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Laramie Movie Scope: 13th

A haunting history of American racism

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by Robert Roten, Film Critic
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December 6, 2016 -- This documentary about America's enormous prison industry and how it came about is powerful and provocative. The filled-to-overflowing prison population in the U.S., the Black Lives Matter movement and the election of Donald Trump are all tied together in this movie that gets its name from the 13th Amendment to the Constitution.

The 13th Amendment (see the excellent film “Lincoln” about how this amendment was passed by Congress) reads in section one: “Neither slavery nor involuntary servitude, except as a punishment for crime whereof the party shall have been duly convicted, shall exist within the United States, or any place subject to their jurisdiction.”

According to this film, the parenthetical expression in the first sentence of the amendment, “except as a punishment for crime whereof the party shall have been duly convicted” constitutes a “loophole” which has been used ever since to persecute and exploit blacks economically and politically.

This documentary takes particular aim at the influential epic film “The Birth of a Nation” (1915) as being a catalyst and a blueprint for the revival of the Ku Klux Klan and the criminalization and vilification of black males in particular. According to the film, black males had not been considered particularly dangerous before D.W. Griffith cast them as rapists of white women in his film, “The Birth of a Nation.”

According to the film, the criminalization of black men was a way to get slave labor, chain gangs and prison labor (still practiced today) to support the southern economy after the Civil War. Mass incarceration (America, with only five percent of the World's population, incarcerates 25 percent of the world's prisoners) which followed the passage of the Civil Rights Act and the Voting Rights Act, was one way to legally deny millions of blacks the right to vote.

The film has some shocking segments about profound problems with the American criminal justice system, such as a young black male held for three years without trial, simply because he insisted on his innocence and refused to accept a plea bargain deal. The film follows the vast increase of mass incarceration after the victories of the Civil Rights Movement, first under Nixon, then the huge increases in prisoners under Presidents Ronald Reagan and Bill Clinton.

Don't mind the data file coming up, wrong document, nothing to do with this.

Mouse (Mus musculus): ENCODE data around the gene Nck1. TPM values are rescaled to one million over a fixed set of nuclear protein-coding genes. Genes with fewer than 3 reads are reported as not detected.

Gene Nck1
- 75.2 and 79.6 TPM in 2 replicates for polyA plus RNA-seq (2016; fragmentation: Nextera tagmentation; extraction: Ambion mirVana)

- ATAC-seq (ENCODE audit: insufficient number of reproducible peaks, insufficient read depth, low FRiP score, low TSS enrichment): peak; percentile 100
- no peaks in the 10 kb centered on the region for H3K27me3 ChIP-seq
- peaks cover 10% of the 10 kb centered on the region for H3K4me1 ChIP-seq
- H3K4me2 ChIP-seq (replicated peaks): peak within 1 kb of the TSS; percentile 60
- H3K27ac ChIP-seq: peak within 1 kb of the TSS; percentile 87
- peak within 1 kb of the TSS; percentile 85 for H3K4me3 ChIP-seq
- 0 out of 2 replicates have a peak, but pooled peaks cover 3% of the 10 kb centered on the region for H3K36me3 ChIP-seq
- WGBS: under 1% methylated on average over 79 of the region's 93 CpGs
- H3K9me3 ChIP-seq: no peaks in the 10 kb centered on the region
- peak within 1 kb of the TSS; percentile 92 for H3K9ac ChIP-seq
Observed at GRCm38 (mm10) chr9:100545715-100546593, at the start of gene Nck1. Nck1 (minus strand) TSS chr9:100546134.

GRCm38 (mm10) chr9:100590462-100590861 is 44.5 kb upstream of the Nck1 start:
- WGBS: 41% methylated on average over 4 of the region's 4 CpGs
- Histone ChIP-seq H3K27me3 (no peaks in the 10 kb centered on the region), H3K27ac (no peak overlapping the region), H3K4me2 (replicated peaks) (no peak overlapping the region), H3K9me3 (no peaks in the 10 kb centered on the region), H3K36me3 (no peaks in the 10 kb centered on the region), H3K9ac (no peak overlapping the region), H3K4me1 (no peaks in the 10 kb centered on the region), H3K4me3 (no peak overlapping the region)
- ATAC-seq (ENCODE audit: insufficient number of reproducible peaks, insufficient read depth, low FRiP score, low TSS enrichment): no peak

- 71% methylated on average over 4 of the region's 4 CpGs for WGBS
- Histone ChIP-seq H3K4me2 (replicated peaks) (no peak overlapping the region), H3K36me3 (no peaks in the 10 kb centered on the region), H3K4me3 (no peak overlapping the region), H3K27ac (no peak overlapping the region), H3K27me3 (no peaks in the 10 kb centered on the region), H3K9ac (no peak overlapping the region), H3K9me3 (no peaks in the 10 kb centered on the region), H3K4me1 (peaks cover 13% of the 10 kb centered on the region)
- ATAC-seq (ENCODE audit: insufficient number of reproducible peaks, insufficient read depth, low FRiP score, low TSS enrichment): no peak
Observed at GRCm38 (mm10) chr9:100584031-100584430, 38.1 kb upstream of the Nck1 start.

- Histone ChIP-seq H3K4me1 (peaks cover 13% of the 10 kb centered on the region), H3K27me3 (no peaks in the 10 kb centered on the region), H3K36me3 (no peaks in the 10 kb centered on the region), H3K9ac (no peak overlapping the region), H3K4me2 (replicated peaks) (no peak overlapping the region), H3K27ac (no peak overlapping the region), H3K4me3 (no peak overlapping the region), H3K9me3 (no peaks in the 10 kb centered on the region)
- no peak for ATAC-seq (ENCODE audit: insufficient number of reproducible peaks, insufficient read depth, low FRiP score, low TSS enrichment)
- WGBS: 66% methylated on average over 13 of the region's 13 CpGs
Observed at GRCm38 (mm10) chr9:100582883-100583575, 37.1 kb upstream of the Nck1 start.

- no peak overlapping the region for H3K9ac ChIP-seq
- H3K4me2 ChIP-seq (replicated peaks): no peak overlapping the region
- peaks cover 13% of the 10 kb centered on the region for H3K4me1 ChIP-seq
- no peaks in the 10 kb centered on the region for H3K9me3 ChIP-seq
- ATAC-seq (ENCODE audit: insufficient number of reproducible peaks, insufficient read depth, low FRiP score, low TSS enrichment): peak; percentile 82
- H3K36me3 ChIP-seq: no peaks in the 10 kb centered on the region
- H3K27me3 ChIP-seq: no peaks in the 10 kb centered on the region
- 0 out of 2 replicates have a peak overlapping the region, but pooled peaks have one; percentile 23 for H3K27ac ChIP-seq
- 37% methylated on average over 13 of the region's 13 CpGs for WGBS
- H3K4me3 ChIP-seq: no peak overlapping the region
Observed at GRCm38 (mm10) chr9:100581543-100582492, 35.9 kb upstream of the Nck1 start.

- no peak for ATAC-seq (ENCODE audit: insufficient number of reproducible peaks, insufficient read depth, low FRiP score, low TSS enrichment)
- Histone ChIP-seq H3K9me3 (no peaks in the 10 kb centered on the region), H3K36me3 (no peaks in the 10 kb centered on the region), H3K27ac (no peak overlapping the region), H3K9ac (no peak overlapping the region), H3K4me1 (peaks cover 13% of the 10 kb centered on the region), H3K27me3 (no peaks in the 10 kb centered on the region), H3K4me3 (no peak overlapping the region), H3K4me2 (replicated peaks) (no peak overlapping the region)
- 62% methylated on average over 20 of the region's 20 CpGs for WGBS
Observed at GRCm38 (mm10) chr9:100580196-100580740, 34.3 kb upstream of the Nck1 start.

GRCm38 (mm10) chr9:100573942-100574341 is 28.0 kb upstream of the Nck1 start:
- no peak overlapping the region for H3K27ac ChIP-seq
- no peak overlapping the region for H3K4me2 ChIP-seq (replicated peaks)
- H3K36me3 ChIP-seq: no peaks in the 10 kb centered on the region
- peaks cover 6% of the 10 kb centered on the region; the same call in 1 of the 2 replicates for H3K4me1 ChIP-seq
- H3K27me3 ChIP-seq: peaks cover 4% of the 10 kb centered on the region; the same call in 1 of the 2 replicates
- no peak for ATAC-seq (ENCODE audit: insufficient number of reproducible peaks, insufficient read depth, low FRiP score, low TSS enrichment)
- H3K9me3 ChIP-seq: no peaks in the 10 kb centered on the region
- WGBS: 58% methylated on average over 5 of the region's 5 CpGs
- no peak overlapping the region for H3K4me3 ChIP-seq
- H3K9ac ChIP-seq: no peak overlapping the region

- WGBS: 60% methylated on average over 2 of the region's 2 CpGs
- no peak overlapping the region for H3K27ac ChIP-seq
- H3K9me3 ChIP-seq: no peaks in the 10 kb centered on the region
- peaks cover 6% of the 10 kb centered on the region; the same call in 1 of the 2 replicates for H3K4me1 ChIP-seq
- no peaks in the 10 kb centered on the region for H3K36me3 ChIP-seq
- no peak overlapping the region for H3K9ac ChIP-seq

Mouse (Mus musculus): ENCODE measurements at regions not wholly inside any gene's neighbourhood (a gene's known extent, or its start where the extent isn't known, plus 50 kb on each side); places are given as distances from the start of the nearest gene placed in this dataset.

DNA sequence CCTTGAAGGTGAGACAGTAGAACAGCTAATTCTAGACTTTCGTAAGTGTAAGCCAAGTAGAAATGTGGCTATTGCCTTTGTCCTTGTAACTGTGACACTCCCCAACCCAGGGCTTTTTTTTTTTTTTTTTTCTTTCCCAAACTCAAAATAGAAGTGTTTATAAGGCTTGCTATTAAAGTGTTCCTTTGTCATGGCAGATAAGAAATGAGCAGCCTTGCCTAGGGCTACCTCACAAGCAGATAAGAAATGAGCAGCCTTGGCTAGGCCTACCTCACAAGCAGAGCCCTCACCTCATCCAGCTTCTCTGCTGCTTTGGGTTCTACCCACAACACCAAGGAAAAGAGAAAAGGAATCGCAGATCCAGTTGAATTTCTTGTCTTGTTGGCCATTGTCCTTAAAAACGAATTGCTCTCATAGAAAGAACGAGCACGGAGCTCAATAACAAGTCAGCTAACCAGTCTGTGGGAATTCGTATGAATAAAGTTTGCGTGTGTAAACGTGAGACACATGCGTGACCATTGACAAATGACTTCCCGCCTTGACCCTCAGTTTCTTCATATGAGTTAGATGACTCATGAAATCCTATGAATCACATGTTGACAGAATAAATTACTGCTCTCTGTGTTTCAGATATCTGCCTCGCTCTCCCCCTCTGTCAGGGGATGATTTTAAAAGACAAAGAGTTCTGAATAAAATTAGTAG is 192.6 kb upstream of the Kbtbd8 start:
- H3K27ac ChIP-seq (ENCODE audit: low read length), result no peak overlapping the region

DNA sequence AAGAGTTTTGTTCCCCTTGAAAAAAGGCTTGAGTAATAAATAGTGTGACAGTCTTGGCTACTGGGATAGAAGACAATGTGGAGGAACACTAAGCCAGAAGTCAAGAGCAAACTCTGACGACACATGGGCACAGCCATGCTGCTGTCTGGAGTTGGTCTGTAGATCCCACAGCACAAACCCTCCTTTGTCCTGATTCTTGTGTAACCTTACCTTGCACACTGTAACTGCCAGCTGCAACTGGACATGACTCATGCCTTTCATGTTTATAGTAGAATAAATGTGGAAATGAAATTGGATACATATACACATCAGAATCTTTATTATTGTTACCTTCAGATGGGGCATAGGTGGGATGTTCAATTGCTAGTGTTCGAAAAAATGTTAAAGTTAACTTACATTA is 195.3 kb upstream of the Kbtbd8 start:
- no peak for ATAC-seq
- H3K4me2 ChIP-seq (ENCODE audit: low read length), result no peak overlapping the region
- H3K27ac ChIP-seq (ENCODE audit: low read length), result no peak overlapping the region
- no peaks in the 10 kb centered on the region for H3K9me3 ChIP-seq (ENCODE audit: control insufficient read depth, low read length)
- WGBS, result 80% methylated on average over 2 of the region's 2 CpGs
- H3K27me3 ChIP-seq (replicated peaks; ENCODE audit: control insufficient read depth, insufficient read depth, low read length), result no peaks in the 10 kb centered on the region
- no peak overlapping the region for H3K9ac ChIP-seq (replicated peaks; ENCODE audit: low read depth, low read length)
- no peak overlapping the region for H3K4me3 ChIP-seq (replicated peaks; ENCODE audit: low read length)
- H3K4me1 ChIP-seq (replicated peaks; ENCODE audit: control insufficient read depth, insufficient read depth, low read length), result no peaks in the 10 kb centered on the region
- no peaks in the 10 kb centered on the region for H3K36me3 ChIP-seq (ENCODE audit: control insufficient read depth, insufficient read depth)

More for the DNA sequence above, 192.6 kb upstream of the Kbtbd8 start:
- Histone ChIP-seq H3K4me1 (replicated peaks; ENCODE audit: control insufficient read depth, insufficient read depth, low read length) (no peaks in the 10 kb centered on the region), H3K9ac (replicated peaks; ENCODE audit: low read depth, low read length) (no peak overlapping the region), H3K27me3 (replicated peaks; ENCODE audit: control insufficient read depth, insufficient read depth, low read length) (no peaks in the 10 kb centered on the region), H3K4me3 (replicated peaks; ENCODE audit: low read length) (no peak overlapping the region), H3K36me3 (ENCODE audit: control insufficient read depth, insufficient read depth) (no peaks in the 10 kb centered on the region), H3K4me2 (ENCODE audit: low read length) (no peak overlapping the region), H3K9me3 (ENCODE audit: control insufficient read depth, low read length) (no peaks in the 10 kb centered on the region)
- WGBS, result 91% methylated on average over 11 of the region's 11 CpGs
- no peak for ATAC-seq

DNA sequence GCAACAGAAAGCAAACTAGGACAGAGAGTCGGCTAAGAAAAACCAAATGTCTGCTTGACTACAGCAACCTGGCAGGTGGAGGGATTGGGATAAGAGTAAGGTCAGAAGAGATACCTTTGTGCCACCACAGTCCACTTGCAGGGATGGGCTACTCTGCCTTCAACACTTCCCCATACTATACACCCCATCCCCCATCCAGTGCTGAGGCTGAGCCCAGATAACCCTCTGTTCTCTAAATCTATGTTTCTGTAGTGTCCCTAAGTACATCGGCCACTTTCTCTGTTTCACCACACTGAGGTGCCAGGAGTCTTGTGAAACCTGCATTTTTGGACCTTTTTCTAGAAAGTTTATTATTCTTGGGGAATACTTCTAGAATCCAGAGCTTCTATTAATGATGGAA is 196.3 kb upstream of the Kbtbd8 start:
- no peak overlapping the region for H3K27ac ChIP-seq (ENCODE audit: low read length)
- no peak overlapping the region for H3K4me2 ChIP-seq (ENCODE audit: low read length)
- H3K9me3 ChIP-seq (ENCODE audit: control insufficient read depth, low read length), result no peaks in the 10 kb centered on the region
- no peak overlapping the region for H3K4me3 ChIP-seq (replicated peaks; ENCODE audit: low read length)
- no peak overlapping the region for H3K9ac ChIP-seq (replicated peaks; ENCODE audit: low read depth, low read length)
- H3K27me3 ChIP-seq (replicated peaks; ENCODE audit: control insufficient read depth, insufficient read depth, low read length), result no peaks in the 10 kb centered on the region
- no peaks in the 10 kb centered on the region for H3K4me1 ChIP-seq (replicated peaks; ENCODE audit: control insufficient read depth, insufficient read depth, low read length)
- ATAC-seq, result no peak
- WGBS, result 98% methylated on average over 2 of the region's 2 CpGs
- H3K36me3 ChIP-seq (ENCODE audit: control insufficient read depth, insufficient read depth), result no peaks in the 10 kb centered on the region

Under Nixon and Reagan, Republicans were able to duplicate the successes of the old Democratic Party's pro-segregationist “southern strategy.” The key dog whistle phrase, used by successful candidates from Nixon to Trump is “law and order,” even when rates of crime decline, raising the specter of the menacing black male still gets votes.

The film also addresses influence of the American Legislative Exchange Council (ALEC) and the National Rifle Association in the passage of laws across the country that have resulted in some blacks being killed with impunity. This, and videos of police shootings of unarmed black men, has led to the Black Lives Matter movement.

Director Ava DuVernay (“Selma”) has made a very powerful documentary film which highlights a danger to American democracy. There has been a rash of attacks against police lately, which can be seen as a direct reaction against police shootings of black men, and the other injustices seen in the film. Police have been beating and murdering black men for many years, but until recently video evidence of this was scarce. Now these incidents can be quickly captured, streamed or uploaded quickly to the internet for the world to see. It looks like if we don't change this, the violence will continue to escalate, on both sides. This film rates an A.

Click here for links to places to buy or rent this movie in digital formats, or to buy the soundtrack, posters, books, even used videos, games, electronics and lots of other stuff. I suggest you shop at least two of these places before buying anything. Prices seem to vary continuously. For more information on this film, click on this link to The Internet Movie Database. Type in the name of the movie in the search box and press enter. You will be able to find background information on the film, the actors, and links to much more information.

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Copyright © 2016 Robert Roten. All rights reserved.
Reproduced with the permission of the copyright holder.
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Robert Roten can be reached via e-mail at my last name at lariat dot org. [Mailer button: image of letter and envelope]

(If you e-mail me with a question about this or any other movie or review, please mention the name of the movie you are asking the question about, otherwise I may have no way of knowing which film you are referring to)